A new Federal Trade Commission report says what most parents
concerned about the bombardment on their children of filth, smut, and
gore (no pun intended) by the entertainment industry have known for
years: the stuff is harming our kids.
No fooling. It doesn’t take a genius — or a government agency — to
figure that one out. Nevertheless, the information is valuable because
at least it supports what many parents have known or suspected about the
entertainment industry for some time.
Now, what’s to be done about it? And who should do it? As most of us
realize, actually doing something about a problem takes more
energy than complaining about it.
However, as my priest tells me time and again, it is the
action of a parent that has more influence than anything else
over children. You can “talk” about the “evils” of today’s post-modern
entertainment industry, but if you keep letting kids buy, watch, or play
the crap that passes out of the industry into the mainstream, there
isn’t much our kids are going to “learn” from that.
Except that it’s OK to buy, watch or play the crap we parents are
merely complaining about.
On the heels of this new FTC report, however, come the presidential
candidates to tell us what we long knew — that Hollywood and its
co-conspirators in the music and video game industries — are corrupting
our kids and that we “ought to do something about it.” Bolstered by the
FTC report, both Bush and Gore have already begun to use the new data to
stump for votes and to show parents that they “care about our kids.”
For his part, Democratic presidential nominee Al Gore has already
said he would support new laws and regulations that would “force”
entertainment industry moguls to stop targeting our children and produce
content that is more family-friendly, amenable to traditional moral
conduct, and less likely to make grandma puke when she sees it.
That’s all well and good, but constitutionally speaking, it is
illegal as hell. There are no constitutional mandates that give
presidents, Congress, and leviathan federal agencies the power to tell
media and entertainment moguls what they can and cannot produce, or who
they can and cannot market their products to.
In fact, the whole Gore position on this so far reminds me of the
government-sponsored attacks on tobacco and guns — legal businesses
that some group of faceless federal activists have “deemed” harmful to
our health and thus, within the parameters of big government regulatory
authority. The thinking is, those of us out here in “flyover country”
don’t have a clue as to how best to take care of ourselves, so some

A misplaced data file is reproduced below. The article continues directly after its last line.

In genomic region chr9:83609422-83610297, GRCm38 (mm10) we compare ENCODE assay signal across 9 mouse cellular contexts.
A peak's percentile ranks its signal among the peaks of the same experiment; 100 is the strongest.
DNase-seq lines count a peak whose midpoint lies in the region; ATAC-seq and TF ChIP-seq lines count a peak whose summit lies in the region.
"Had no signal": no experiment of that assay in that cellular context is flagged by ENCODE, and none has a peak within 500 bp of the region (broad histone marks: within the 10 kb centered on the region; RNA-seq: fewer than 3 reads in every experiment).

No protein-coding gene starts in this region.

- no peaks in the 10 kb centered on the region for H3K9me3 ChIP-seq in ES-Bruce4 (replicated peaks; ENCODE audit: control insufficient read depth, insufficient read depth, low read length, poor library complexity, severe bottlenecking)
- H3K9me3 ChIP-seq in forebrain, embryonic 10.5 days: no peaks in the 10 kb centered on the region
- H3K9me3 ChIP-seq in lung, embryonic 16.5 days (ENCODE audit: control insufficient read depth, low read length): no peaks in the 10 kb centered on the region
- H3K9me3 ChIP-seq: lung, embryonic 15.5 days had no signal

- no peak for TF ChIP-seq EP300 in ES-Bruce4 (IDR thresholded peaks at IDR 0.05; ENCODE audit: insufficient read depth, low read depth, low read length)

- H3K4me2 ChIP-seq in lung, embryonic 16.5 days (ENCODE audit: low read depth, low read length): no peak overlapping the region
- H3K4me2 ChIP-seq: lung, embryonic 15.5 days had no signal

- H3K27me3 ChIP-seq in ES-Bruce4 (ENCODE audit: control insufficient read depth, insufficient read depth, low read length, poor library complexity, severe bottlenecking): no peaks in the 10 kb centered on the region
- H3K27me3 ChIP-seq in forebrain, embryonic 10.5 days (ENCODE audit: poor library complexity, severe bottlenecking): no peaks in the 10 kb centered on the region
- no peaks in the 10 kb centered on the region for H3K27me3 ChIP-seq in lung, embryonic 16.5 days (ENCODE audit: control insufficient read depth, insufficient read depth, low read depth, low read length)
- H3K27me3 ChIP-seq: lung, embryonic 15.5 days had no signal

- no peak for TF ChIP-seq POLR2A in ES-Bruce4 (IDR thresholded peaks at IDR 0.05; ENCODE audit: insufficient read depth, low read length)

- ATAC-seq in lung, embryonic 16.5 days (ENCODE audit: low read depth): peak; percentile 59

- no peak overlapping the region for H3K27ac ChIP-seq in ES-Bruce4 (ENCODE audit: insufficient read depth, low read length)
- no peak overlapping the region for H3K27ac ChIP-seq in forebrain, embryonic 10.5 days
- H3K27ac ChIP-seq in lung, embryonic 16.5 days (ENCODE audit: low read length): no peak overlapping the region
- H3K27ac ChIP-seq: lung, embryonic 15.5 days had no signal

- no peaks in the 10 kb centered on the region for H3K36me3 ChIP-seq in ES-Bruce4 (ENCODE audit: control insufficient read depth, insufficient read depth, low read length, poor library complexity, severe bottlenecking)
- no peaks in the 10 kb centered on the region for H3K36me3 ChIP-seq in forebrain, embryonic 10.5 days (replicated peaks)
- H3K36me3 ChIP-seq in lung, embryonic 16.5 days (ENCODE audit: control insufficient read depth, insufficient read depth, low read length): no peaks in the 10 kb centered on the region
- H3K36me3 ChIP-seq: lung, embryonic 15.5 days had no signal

federal agency must do it for us.
Bull feathers. That’s what wrong with this country — too many
federal goofballs who, thanks to an errant Congress, believe they have
the power to control our lives. This isn’t China or the Soviet Union —
If America is going to do anything about this “problem” that we’ve
all known about for years, then it must come from us — not Uncle
Sam. We — and not the Federal Trade Commission — should have the
ultimate power of decision over whether we will or will not condone such
material that is definitely being targeted at our teens.
It should be up to mom and dad, not the Justice Department, as to
what little Sally or Johnny read, play, watch, or listen to when in the
privacy of their rooms in our homes.
The mere mention by Gore that he wants to use the increasingly
burdensome and oppressive power of the federal government to force
morality on a society that can dictate its own morals is scary and
dangerous. Who decides what is “bad” and what is “good”? Now you get the
As a parent, most MTV programs are off-limits to my kids. I monitor
their computer chat room sessions. If I hear one cuss word in a music
CD, I own it — and then the city waste department gets it. And as for
content in movies, if it won’t pass parental muster, they aren’t
Such parental control takes time and effort, to be sure, but that’s
what parents are supposed to do. Our kids are our
responsibility — not Gore’s, Bush’s, or the Federal Trade Commission’s.
Make no mistake — most of what the entertainment industry produces
these days is, in no uncertain terms, garbage. It lacks
creativity, it lacks morality (as do those who produce it), and it lacks
decency. But some of it is good, and it is all protected
by the First Amendment — as it should be.
Gore, as a parent and presidential candidate, has every right to
voice his opinion about the kind of stuff put out these days by the
entertainment industry. He has no right, however, to “mandate”
compliance using unauthorized and un-delegated powers to get his point
of view accepted.
As president, either Gore or GOP nominee George W. Bush could and
probably should use the bully pulpit of the White House to call for
better and more family-friendly content from these warped and deranged
individuals in the “entertainment” industry.
The “policy,” however, should be enacted by the power of the purse
strings, pulled only by parents and consumers who, with their dollars,
will send a clearer message that “enough is enough.”